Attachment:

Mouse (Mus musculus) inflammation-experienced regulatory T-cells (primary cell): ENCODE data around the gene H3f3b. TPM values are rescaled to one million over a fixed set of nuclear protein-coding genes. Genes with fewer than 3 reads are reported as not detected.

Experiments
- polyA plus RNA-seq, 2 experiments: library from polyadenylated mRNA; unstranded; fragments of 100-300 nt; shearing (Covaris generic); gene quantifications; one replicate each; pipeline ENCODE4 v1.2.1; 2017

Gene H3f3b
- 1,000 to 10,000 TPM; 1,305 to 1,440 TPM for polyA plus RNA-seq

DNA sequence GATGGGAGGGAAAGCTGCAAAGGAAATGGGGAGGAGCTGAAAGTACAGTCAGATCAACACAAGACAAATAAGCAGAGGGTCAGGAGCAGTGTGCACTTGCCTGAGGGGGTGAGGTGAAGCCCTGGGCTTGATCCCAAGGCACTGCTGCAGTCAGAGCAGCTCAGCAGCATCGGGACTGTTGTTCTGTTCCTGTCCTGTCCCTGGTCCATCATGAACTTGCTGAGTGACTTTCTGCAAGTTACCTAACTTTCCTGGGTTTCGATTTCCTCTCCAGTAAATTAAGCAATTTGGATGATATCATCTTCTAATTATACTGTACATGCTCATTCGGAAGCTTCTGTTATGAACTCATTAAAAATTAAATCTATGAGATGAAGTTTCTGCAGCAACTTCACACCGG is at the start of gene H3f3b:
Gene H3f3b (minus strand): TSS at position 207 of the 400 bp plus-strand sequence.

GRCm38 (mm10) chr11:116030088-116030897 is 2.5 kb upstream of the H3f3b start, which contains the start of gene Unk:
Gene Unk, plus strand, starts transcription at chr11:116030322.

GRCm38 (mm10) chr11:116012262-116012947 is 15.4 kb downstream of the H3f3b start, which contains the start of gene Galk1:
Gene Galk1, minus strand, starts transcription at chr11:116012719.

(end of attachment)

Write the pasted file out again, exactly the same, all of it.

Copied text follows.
Mouse (Mus musculus) inflammation-experienced regulatory T-cells (primary cell): ENCODE data around the gene H3f3b. TPM values are rescaled to one million over a fixed set of nuclear protein-coding genes. Genes with fewer than 3 reads are reported as not detected.

Experiments
- polyA plus RNA-seq, 2 experiments: library from polyadenylated mRNA; unstranded; fragments of 100-300 nt; shearing (Covaris generic); gene quantifications; one replicate each; pipeline ENCODE4 v1.2.1; 2017

Gene H3f3b
- 1,000 to 10,000 TPM; 1,305 to 1,440 TPM for polyA plus RNA-seq

DNA sequence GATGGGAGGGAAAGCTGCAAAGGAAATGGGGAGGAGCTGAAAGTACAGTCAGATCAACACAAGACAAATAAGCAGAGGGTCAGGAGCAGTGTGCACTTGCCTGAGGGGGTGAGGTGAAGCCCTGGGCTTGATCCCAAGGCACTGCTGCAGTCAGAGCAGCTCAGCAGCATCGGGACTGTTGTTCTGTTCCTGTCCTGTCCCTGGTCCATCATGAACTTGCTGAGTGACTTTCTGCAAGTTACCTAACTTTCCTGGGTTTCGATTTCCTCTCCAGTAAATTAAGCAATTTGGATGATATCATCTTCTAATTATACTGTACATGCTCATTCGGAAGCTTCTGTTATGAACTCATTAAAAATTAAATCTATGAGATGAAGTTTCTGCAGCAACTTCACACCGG is at the start of gene H3f3b:
Gene H3f3b (minus strand): TSS at position 207 of the 400 bp plus-strand sequence.

GRCm38 (mm10) chr11:116030088-116030897 is 2.5 kb upstream of the H3f3b start, which contains the start of gene Unk:
Gene Unk, plus strand, starts transcription at chr11:116030322.

GRCm38 (mm10) chr11:116012262-116012947 is 15.4 kb downstream of the H3f3b start, which contains the start of gene Galk1:
Gene Galk1, minus strand, starts transcription at chr11:116012719.